Assuming not all humans on earth will become Christians. Many have lived and died that have not. The Bible is clear that many will fall away and perish.

If Molinism is true,

Then either:

A. There is no possible world or state of being that allows all individuals on earth to freely choose belief in God


B. There is some possible world or state of being that would allow all individuals on earth to freely choose belief in God

If A is true, this implies some limit to God’s power, or if not, it seems prima facie false. It's fair to think that there is some possible world where all individuals on earth to freely choose belief in God.

If B is true, then God freely chose not to create a world where all individuals freely choose God, even though he could have. Which seems very unlikely if God is omnibenevolent.

Is there an official molinist response to this?

  • Have a look at arguments for molinism and this should clarify my question. Jul 4, 2017 at 2:49
  • Argument and philosophy are two different things. Would you like some more direct attempt at addressing the question of why a good God would create children that would reject Him?
    – Joel Rees
    Jul 5, 2017 at 12:04

2 Answers 2


I am not especially Molinist, by either formal declaration or preference. But, as a 3rd party observer, my quick review of wikipedia indicates to me that both options A and B require underlying assumptions that Molin may not have accepted.

Both seem to assume that everyone choosing belief in God before they die is a good thing.

And they both seem to assume that every individual, if given the choice, would choose to believe in God while they are alive.

A bit in the apparent converse, they also both seem to assume that there is ultimately an option, after death.

"Every knee shall bow," etc., but we are not told that everyone will choose to do the same thing with their ultimate confession of God. In fact, we are told that some will acknowledge God and choose to go their way into some lesser happiness, where the glory of God is seen in reflection, or at a distance, not directly.

At least that's how I understand this version of the question of evil.


A bit late to the party, but I'm a Molinist and can at least attempt to answer here.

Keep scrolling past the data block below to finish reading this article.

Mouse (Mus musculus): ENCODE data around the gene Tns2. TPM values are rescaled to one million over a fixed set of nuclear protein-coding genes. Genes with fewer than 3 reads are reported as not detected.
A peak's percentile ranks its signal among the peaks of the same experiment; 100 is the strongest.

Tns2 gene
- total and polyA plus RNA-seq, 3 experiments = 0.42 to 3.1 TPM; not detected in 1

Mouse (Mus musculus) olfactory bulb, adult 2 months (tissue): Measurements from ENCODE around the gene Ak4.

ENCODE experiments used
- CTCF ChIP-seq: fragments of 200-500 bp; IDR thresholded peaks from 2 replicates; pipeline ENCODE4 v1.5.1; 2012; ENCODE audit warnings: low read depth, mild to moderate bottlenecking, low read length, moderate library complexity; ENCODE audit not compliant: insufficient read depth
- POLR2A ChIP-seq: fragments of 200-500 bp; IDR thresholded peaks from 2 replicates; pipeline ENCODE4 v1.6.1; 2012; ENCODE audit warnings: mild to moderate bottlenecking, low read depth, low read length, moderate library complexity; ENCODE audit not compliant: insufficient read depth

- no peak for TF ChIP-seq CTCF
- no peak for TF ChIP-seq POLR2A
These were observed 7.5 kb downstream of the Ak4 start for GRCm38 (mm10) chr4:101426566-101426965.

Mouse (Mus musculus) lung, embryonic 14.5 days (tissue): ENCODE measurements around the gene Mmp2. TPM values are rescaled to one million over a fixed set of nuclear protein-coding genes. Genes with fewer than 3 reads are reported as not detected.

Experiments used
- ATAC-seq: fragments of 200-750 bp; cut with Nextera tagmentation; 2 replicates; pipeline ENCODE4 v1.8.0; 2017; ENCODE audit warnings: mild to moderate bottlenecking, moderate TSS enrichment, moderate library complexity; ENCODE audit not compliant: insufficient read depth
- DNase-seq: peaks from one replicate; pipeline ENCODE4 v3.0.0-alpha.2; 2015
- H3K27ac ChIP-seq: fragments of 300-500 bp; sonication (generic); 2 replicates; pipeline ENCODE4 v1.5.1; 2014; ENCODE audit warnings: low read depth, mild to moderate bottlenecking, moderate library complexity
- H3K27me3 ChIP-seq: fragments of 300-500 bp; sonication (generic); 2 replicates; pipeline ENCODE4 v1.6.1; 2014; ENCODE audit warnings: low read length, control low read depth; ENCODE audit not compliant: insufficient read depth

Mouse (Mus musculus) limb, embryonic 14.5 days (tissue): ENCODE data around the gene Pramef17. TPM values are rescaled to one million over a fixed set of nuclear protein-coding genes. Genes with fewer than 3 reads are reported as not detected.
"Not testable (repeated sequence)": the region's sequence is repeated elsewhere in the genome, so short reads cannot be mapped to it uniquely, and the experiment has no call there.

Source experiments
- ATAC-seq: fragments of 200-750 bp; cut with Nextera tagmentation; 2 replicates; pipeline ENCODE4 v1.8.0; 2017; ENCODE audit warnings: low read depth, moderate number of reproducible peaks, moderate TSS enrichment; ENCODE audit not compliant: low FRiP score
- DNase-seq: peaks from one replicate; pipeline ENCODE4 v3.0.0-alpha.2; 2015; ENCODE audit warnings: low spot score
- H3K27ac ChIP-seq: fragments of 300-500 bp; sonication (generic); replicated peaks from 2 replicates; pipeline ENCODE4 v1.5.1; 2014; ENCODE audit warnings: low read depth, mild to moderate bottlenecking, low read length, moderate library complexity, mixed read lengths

First of all, it is important to establish that creating free creatures represents God imposing restrictions on himself; this does not limit His sovereignty or power or any way. In the same way, it does not limit His sovereignty or power to say that He cannot do that which is logically impossible: He cannot make a rock so big he cannot lift it, he cannot make a square circle, and he cannot directly force a free decision.

Given this, let's revisit A, which I would phrase as:

A: There is no possible world in which all people freely choose Christ.

It is at least possible that this is true as a result of human freedom; no matter the world God creates or circumstances He places His creatures in, at least one will not accept Him. This is one possibility, and it would not diminish His sovereignty or power, since it was His choice to create free creatures rather than determine everything.

There is at least one additional possibility, which is that although there are possible worlds in which all come to faith and are saved, none of these worlds exceed a population of X (where X is some tiny number like 10,000).

If God, before the creative decree, was choosing between a world in which none were damned but only 10,000 came to faith, or a world in which many were damned but millions upon millions came to faith, it seems quite reasonable that He might choose to create the latter. In other words, although B may be true, it does not necessarily follow that God would elect to create such a world, since His desire may be that the greatest possible number of people be saved.

TL;DR - Either could be true, but neither is particularly problematic for Molinists. If A is true, free will is a limitation God has placed on himself so that's fine, and if B is true, God could still have reasons not to make such a world.

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